The majority of the signals used to calculate the Klout Score are derived from combinations of attributes, such as the ratio of reactions you generate compared to the amount of content you share. For example, generating 100 retweets from 10 tweets will contribute more to your Score than generating 100 retweets from 1,000 tweets. We also consider factors such as how selective the people who interact with your content are. The more a person likes and retweets in a given day, the less each of those individual interactions contributes to another persons score. Additionally, we value the engagement you drive from unique individuals. 100 retweets from 100 different people contribute more to your Score than do 100 retweets from a single person.

We know how important it is to maintain the integrity of the Klout Score, so we closely monitor activity across the signals we measure for inauthentic behaviors. The Score will continue to evolve and improve as we add more networks and more signals.

Core Concepts

Now that you know what information goes into Klout, here are the principles that guide the Klout Score.

Influence is the Ability to Drive Action
It’s great to have lots of connections, but what really matters is how people engage with the content you create. We believe it’s better to have a small and engaged audience than a large network that doesn’t respond to your content.

Connecting Networks Can Only Help Your Score
We want to help you understand your influence wherever it may exist. We also understand given the number of different networks out there, that it is nearly impossible for any person to be consistently effective across every network. Adding more networks helps us more accurately measure your influence and can only increase your Score.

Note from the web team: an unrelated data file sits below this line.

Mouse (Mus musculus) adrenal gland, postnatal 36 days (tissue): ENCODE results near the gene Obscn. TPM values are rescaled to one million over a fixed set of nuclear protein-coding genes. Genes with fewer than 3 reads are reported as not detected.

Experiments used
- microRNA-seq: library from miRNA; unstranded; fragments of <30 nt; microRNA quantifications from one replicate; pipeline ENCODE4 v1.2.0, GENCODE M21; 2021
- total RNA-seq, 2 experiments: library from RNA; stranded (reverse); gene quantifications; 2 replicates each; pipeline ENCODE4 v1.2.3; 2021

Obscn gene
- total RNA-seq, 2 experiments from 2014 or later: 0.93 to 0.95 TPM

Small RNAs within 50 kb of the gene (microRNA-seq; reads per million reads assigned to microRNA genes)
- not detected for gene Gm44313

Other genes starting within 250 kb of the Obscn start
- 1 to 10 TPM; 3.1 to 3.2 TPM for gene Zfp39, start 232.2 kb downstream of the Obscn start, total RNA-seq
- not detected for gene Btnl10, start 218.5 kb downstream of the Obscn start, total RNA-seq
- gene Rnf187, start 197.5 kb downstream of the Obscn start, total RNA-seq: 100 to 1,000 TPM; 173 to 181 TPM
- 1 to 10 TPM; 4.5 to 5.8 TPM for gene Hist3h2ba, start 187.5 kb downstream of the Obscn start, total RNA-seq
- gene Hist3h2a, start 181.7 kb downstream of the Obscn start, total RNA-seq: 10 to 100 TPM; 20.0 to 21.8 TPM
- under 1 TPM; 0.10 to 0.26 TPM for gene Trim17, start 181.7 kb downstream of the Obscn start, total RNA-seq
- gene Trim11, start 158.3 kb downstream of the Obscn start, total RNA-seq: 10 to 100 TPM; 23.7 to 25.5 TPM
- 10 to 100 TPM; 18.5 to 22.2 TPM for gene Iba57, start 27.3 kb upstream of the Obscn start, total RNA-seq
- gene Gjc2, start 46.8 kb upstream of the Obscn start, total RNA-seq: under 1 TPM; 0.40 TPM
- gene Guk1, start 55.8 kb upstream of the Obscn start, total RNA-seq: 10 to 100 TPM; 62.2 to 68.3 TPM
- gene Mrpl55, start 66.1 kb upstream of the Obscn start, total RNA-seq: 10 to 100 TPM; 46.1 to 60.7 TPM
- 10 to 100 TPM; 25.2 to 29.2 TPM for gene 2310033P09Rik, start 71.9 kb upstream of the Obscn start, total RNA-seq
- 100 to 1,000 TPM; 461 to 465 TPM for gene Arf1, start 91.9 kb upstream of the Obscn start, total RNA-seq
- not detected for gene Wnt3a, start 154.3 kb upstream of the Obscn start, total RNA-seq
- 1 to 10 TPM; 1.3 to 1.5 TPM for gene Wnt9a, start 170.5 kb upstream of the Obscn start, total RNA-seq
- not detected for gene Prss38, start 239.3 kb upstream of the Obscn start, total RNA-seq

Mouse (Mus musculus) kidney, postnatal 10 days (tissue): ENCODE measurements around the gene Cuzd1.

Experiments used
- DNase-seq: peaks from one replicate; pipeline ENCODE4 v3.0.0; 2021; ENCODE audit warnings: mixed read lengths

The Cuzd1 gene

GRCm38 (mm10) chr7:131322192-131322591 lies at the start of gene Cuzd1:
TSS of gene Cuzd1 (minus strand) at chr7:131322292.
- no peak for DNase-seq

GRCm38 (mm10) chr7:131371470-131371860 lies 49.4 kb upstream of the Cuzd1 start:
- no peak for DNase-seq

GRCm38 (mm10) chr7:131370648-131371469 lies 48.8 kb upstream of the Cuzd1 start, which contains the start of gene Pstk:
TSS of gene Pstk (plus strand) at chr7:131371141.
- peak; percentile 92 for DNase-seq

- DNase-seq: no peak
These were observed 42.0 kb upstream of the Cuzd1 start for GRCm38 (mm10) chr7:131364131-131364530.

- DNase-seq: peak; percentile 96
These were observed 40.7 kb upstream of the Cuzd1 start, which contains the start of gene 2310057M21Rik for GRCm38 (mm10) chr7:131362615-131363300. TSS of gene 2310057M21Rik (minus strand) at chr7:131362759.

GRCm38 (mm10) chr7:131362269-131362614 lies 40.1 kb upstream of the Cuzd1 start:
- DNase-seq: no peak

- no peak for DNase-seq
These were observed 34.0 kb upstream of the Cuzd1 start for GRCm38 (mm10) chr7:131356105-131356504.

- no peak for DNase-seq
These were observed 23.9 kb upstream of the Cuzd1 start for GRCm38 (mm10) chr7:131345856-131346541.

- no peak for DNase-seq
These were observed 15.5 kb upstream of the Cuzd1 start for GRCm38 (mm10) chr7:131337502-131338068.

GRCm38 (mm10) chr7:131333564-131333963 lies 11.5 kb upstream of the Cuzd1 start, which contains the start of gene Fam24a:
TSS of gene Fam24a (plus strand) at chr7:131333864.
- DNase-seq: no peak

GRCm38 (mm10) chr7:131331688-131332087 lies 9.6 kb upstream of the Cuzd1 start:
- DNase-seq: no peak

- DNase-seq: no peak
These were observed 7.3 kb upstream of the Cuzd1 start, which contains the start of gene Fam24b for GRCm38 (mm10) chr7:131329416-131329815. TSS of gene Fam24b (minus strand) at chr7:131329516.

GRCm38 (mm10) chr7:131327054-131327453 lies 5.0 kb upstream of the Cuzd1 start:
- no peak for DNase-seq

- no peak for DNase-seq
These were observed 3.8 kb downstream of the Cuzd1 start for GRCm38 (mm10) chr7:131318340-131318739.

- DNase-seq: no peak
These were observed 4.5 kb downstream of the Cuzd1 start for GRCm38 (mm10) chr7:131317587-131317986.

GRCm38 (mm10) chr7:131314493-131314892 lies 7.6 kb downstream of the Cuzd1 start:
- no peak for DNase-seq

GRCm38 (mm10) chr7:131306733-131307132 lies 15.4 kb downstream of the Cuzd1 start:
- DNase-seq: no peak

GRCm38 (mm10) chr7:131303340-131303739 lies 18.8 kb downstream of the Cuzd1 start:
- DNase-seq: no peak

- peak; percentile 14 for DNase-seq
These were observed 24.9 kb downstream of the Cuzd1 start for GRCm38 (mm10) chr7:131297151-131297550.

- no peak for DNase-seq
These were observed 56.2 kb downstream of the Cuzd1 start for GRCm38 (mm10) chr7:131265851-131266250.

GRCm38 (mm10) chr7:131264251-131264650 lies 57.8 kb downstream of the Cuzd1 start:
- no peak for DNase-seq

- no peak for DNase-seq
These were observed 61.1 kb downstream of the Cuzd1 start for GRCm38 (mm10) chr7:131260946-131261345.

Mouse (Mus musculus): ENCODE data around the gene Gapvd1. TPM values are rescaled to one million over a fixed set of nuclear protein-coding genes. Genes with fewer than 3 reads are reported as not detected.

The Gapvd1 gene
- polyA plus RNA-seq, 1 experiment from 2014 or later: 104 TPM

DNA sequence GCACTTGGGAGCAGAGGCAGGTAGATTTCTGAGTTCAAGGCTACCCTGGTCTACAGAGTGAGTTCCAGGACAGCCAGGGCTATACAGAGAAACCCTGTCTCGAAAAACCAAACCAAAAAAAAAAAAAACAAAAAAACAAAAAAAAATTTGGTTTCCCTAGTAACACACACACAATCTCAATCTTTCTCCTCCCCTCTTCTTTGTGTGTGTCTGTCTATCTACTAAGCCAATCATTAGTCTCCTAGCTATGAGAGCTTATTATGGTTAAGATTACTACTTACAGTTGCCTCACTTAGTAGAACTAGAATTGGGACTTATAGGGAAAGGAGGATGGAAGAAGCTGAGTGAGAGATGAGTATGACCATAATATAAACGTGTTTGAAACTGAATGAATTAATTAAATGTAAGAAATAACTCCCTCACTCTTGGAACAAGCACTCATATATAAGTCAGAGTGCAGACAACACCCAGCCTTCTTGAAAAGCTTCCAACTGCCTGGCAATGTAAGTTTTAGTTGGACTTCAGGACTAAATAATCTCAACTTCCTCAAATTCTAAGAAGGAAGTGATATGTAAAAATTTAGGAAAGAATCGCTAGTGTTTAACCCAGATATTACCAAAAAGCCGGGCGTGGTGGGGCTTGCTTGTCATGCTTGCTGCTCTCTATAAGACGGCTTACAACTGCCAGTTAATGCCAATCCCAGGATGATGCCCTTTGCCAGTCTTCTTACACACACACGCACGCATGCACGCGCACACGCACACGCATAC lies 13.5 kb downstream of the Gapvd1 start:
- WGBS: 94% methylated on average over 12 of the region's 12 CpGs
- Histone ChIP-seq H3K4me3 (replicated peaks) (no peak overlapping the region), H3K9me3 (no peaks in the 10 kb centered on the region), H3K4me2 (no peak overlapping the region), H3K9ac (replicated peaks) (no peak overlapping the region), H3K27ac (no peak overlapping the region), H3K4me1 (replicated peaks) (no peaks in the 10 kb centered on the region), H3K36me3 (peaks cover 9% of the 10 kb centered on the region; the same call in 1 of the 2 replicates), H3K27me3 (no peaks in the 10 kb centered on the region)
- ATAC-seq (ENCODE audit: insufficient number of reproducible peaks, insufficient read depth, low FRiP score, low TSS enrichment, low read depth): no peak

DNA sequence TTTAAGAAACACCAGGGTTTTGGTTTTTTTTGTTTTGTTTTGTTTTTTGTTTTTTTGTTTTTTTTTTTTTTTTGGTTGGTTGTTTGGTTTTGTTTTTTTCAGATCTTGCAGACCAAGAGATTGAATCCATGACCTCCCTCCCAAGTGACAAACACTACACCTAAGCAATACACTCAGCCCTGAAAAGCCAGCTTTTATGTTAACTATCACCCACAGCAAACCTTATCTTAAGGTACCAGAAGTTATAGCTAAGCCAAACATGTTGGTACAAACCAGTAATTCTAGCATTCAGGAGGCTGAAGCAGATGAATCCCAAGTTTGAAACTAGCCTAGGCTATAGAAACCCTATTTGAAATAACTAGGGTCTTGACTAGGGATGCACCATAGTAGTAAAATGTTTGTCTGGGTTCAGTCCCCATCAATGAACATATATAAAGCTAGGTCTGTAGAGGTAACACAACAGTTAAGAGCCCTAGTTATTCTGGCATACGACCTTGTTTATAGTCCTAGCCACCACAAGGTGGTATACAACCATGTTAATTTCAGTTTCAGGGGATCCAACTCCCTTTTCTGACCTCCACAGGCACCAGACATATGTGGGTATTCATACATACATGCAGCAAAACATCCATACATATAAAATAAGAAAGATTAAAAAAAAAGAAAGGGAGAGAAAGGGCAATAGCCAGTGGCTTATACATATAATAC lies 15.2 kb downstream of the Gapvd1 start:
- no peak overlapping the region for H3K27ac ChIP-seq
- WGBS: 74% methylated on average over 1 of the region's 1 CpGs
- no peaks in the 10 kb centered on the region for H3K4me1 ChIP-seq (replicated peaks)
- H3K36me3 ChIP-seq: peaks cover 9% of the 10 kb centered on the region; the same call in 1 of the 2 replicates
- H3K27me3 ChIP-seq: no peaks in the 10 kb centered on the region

Everyone has Klout
You are never penalized for connecting or engaging with someone with a low Klout Score. In fact, you are helping build their Klout Score. The more influential you are, the greater impact you have. All engagement positively contributes to your Score.

Influence is Built Over Time
In most instances, your influence should not radically change from one day to the next. The Klout Score is based on a rolling 90-day window, with recent activity being weighted more than older activity. Being inactive over the weekend or taking a short break won’t have a major impact on your score, but if you’re inactive for longer periods your Score will decrease gradually.

Being Active is Different than Being Influential
Retweets, Likes, comments and other interactions on the social Web are all signals of influence. However, just looking at the count of these actions does not tell the whole story of a person’s influence. It’s important to look at how much content a person creates compared to the amount of engagement they generate.

Klout is Constantly Evolving
The social Web is changing every day and the Klout Score will continue to evolve and improve. The best strategy for obtaining a high Klout Score is to simply create great content that your network wants to share and engage with.